Positioning them as the most energy-friendly USB-enabled microcontrollers, Silicon Labs’ EFM32 32-bit MCU Happy Gecko MCUs are designed to deliver the lowest USB power drain, enabling longer battery life and energy harvesting applications. Based on the ARM Cortex-M0+ core and low-energy peripherals, the Happy Gecko family offers USB connectivity for a range of IoT applications including smart metering, home and building automation, alarm and security systems, smart accessories and wearable devices.
USB is, the company says, the fastest growing interface for consumer applications and is also gaining significant traction in industrial automation, “In today’s IoT world, developers have discovered that adding USB interfaces to portable, battery-powered connected devices can double the application current consumption. Silicon Labs’ Happy Gecko MCUs provide an ideal energy-friendly USB connectivity solution for these power-sensitive IoT applications.”
Happy Gecko USB MCUs have an energy management system with five energy modes enabling applications to remain in an energy-optimal state by spending as little time as possible in active mode. In deep-sleep mode, Happy Gecko MCUs use 0.9 μA standby current consumption (with a 32.768 kHz RTC, RAM/CPU state retention, brown-out detector and power-on-reset circuitry active). Active-mode power consumption drops down to 130 µA/MHz at 24 MHz with real-world code (prime number algorithm). The USB MCUs further reduce power consumption with a 2-microsecond wakeup time from standby mode.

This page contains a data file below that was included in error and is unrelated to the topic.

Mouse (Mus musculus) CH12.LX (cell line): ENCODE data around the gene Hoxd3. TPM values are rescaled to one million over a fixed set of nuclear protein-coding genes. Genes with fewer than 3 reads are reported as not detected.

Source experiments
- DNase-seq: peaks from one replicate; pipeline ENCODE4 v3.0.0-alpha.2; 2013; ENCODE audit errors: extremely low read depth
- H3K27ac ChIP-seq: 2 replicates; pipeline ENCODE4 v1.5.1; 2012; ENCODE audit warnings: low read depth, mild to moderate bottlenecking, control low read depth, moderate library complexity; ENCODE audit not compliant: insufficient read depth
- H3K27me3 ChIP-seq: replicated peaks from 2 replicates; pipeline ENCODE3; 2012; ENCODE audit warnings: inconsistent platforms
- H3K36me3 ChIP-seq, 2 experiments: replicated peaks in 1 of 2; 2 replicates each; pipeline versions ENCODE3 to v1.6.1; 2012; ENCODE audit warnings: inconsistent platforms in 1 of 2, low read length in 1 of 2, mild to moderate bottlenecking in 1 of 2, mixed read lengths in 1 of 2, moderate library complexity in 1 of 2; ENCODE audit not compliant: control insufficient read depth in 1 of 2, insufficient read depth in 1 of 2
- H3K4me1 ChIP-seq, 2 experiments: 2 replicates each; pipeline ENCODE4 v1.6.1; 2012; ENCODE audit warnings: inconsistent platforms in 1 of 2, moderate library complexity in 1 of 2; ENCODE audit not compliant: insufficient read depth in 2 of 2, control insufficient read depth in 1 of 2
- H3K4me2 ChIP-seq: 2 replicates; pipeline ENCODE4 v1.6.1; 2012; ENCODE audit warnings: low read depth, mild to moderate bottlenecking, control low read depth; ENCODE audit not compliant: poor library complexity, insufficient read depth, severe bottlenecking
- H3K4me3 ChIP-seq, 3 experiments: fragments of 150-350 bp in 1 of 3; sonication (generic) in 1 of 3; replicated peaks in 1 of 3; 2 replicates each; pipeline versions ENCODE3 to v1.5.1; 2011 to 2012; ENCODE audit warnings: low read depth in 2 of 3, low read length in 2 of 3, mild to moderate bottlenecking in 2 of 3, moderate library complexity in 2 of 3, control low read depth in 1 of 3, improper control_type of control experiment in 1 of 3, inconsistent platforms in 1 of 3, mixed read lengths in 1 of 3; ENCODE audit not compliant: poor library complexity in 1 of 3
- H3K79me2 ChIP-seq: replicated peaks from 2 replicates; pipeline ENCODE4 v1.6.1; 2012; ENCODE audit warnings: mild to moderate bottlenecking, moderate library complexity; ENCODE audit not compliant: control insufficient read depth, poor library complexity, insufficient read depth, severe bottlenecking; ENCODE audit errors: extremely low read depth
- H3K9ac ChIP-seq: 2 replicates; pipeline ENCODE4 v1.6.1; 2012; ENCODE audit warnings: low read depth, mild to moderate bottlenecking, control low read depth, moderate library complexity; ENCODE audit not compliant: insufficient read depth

Happy Gecko family includes the Peripheral Reflex System (PRS) feature, which greatly enhances overall energy efficiency. The six-channel PRS monitors complex system-level events and allows different MCU peripherals to communicate autonomously with each other without CPU intervention. The PRS watches for specific events to occur before waking the CPU, thereby keeping the Cortex-M0+ core in an energy-saving standby mode as long as possible.
Happy Gecko MCUs feature many of the same low-energy precision analogue peripherals included in other family devices. These low-energy peripherals include an analogue comparator, supply voltage comparator, on-chip temperature sensor, programmable current digital-to-analogue converter (IDAC), and a